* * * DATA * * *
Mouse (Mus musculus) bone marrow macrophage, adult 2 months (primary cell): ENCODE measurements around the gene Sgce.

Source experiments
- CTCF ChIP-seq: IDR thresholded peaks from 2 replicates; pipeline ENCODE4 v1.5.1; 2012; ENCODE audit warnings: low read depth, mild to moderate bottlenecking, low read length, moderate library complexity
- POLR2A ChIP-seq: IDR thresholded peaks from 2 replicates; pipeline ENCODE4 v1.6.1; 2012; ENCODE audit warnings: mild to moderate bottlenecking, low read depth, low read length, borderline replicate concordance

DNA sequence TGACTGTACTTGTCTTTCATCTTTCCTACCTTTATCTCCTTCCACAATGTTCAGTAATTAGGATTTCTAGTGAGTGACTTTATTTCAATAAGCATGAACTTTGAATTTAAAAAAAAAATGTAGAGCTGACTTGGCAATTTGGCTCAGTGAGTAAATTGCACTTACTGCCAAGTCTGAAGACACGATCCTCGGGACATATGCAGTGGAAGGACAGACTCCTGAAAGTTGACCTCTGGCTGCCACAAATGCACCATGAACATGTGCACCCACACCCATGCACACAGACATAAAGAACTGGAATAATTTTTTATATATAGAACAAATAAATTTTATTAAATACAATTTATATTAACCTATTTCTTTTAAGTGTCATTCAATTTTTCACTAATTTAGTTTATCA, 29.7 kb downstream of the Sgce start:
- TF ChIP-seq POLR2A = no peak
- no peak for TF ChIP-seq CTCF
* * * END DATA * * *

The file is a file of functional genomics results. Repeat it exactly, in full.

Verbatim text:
Mouse (Mus musculus) bone marrow macrophage, adult 2 months (primary cell): ENCODE measurements around the gene Sgce.

Source experiments
- CTCF ChIP-seq: IDR thresholded peaks from 2 replicates; pipeline ENCODE4 v1.5.1; 2012; ENCODE audit warnings: low read depth, mild to moderate bottlenecking, low read length, moderate library complexity
- POLR2A ChIP-seq: IDR thresholded peaks from 2 replicates; pipeline ENCODE4 v1.6.1; 2012; ENCODE audit warnings: mild to moderate bottlenecking, low read depth, low read length, borderline replicate concordance

DNA sequence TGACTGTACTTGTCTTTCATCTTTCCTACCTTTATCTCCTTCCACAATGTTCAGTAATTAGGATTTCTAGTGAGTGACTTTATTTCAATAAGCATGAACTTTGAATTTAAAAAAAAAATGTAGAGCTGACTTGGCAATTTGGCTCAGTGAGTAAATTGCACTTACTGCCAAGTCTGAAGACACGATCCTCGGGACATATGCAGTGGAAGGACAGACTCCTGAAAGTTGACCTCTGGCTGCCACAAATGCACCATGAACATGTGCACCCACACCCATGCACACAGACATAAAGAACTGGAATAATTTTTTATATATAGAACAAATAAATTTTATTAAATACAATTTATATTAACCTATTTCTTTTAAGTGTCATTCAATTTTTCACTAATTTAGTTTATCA, 29.7 kb downstream of the Sgce start:
- TF ChIP-seq POLR2A = no peak
- no peak for TF ChIP-seq CTCF